In the campaign, Iranian netizens have called on officials to disclose the place of residence, education and job status of their children.
The campaign was launched after photos of the lavish wedding ceremony of Mohsen Moradian, the son of Iran’s Ambassador to Denmark Morteza Moradian, went viral.
The ceremony was reportedly held in a luxury hall in Denmark in summer 2017.
In recent months, Iranian social media users have been engaged in a heated debate over nepotism in the public sector.
Although the phenomenon is not something new, the increasing economic hardships and the high rate of unemployment have unprecedentedly expanded the scope of the recent debate.
People, particularly the army of the unemployed, are taking to social media to criticize the appointment of relatives of high-ranking officials to sensitive governmental positions.
The issue was rekindled when Hamidreza Aref, an Iranian businessman who is a son of former vice president and current lawmaker Mohammad Reza Aref, gave an interview about his business successes last year.
In the interview, Hamid talked about his rapid progress in business, which began flourishing in early 2000s, when his father was an ICT minister and a first vice-president under reformist president Mohammad Khatami.
Asked about the reason behind has success, Hamid said he believes the “good genes” he inherited from his parents were key to his success.
His words sparked a debate on social media, with many people mocking him with the claim that his success was related to the position of his father as a minister and vice-president and not his qualities.
Good gene was used as a hashtag in social media, with people lamenting talented people who are not close to high-ranking officials find it difficult to land themselves a job and are forced to migrate from Iran, but relatives of officials who lack enough skills or experience are appointed to top positions.
As a notable example, users point to the young Ahmad Araqchi, a nephew of Iran’s Deputy Foreign Minister Abbas Araqchi, who was appointed as deputy governor general of Iran’s Central Bank despite his little experience. Araqchi was recently sacked and arrested amid the foreign currency crisis in Iran.
Ministers, Dignitaries Join the Campaign
So far, a handful of Iranian officials have joined the campaign, including the top Iranian diplomat and the country’s incumbent culture minister.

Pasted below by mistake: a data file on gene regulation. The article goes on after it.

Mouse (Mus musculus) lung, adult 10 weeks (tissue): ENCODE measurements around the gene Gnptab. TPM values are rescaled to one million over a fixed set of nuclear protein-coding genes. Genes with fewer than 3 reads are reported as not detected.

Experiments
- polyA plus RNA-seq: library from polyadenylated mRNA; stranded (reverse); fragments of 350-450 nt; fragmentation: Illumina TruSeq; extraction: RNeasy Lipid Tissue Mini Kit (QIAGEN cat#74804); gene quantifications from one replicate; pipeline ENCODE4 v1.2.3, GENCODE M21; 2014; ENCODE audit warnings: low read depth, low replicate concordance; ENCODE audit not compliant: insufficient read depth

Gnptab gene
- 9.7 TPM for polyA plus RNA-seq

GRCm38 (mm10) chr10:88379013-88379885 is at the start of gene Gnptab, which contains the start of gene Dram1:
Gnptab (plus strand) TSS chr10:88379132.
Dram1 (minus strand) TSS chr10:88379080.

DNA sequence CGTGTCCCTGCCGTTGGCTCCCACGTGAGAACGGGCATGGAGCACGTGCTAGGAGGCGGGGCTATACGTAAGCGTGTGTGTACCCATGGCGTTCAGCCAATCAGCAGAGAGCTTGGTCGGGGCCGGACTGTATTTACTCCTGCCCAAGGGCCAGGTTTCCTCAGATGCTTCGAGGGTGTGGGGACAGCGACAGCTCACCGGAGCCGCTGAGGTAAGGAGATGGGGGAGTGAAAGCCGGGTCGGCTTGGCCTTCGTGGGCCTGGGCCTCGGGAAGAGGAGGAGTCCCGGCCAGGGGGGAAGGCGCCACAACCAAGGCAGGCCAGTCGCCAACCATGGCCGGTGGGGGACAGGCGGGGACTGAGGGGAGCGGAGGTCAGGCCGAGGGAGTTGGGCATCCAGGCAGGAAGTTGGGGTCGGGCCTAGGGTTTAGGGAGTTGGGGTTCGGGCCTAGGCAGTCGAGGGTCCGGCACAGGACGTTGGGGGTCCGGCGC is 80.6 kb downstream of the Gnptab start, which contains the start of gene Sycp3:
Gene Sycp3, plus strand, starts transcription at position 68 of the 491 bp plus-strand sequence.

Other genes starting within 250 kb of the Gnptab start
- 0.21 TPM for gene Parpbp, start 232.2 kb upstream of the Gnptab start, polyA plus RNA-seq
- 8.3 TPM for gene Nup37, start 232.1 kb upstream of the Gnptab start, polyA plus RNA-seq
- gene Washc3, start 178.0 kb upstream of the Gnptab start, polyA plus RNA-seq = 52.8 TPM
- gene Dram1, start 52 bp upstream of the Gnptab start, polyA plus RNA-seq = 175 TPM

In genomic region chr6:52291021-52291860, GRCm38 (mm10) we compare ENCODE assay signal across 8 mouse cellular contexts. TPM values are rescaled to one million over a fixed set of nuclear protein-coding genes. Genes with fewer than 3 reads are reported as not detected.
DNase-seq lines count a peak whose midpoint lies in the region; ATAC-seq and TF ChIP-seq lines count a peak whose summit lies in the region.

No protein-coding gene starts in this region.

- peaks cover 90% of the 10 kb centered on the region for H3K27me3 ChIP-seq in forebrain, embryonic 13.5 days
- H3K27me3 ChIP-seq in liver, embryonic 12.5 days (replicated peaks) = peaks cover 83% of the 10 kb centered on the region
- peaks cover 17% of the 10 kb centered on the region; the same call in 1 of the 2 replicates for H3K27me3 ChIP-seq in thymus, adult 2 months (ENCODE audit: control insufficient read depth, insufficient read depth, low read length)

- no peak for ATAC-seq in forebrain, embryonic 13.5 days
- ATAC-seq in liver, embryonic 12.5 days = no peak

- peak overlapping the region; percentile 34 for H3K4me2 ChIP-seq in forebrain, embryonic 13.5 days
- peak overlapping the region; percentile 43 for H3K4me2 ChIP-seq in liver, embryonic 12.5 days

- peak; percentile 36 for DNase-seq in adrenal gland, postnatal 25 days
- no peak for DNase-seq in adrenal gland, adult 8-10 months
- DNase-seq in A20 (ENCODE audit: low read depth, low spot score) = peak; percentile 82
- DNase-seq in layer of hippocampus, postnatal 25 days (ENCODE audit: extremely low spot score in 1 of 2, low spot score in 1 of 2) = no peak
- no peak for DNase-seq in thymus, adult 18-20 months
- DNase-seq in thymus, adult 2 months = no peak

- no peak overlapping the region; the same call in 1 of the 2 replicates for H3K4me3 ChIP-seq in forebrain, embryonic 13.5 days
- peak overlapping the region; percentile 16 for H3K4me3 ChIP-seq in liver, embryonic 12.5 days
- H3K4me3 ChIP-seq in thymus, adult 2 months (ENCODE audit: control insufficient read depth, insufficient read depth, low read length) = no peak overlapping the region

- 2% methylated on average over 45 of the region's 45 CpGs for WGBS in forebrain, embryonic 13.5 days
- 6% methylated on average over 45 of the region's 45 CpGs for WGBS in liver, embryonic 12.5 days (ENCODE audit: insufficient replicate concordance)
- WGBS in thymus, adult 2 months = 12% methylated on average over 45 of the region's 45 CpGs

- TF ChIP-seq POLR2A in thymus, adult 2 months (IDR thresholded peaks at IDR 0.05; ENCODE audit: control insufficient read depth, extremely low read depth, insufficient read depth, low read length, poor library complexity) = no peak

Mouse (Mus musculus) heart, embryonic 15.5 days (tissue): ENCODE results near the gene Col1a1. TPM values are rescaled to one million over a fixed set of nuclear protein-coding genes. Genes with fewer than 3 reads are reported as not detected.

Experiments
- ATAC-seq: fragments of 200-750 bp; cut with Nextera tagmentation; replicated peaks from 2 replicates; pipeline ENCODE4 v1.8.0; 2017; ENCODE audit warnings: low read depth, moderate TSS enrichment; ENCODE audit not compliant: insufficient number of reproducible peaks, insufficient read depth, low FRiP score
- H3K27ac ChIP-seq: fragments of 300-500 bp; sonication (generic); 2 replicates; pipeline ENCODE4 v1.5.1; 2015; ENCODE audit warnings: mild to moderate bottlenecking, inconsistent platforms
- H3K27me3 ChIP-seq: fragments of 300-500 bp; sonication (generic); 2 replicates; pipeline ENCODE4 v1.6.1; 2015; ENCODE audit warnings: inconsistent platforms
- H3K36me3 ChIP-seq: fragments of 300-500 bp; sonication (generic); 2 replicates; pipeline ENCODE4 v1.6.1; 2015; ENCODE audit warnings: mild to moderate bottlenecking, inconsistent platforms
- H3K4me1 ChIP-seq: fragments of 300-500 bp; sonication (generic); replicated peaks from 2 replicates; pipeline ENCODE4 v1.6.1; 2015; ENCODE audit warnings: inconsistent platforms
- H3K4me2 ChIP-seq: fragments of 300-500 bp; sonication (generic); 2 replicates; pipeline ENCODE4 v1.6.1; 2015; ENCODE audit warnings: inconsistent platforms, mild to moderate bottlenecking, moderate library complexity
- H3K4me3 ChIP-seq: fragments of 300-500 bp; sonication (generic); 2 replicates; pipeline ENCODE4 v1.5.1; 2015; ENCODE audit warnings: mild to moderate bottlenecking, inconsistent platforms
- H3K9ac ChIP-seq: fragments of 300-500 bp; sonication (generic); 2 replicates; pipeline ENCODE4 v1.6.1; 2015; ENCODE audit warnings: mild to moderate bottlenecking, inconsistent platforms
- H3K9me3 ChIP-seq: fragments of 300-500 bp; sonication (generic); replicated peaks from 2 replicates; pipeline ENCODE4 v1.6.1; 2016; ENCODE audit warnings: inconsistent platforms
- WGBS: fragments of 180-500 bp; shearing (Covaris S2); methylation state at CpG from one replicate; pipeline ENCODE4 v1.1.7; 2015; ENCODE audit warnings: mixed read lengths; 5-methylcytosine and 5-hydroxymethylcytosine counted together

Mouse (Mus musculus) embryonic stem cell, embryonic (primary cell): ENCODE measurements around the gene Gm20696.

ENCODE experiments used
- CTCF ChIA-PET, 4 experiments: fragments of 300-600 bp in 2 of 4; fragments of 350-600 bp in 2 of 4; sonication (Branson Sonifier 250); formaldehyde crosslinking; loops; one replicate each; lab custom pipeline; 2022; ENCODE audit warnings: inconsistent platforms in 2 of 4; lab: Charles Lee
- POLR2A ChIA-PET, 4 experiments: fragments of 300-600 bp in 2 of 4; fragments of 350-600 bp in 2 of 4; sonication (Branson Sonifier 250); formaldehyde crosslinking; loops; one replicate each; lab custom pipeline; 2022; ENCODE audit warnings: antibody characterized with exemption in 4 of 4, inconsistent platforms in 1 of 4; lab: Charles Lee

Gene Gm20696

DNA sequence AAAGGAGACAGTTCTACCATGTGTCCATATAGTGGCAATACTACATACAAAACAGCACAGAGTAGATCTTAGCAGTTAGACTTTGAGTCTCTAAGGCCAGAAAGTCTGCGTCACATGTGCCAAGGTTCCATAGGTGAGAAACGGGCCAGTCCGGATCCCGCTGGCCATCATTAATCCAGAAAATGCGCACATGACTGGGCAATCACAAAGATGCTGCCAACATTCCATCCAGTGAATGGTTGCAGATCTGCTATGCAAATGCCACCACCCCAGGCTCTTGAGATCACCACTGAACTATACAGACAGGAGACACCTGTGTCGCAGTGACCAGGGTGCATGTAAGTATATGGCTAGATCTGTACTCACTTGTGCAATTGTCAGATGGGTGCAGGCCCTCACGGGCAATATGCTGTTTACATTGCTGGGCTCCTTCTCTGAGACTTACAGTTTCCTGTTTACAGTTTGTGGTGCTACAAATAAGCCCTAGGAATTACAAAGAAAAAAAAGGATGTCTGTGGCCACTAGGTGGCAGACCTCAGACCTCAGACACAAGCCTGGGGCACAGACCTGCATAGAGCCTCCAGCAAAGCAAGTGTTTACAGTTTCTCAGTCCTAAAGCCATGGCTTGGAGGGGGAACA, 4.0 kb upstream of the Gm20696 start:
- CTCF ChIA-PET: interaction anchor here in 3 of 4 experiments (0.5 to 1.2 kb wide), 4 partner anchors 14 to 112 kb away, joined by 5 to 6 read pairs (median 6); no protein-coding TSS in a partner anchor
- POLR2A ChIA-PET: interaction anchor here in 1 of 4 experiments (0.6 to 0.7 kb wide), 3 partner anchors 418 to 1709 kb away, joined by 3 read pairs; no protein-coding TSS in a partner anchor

Foreign Minister Mohammad Javad Zarif said all of his children are living in Iran. His son is a market management consultant and his daughter is a part-time interior designer. Zarif also said his son-in-law is managing a private sector firm and his daughter-in-law is a part-time university lecturer.
Culture Minister Seyyed Abbas Salehi was the first official to join the campaign. He said his older son has a master’s degree from University of Tehran and is a freelance researcher; his second son has just graduated from Isfahan University; and his little daughter is a student in a public primary school.
Hessamoddin Ashna, an advisor to Iranian President Hassan Rouhani, said one of his sons is a Sharif University graduate who is seeking to get his PhD and the other is a high-school student.
Mohammad Ali Abtahi, a former vice president, said one of his daughters is a teacher, another is a part-time help desk technician in a private sector firm and the last daughter is a student at the University of Tehran.
Shahindokht Molaverdi, the Iranian President’s Special Assistant for Citizens’ Rights Affairs, said one of her daughters holds a master’s degree in English literature from Shahid Beheshti University and is a freelance translator, and her other daughter has a bachelor’s degree in painting from Art University and is taking a jewellery-making course in Iran’s Technical and Vocational Training Organization.
Mohsen Hashemi Rafsanjani, the head of Tehran City Council, also said he has three sons, two of them are studying at Iranian universities and the other abroad.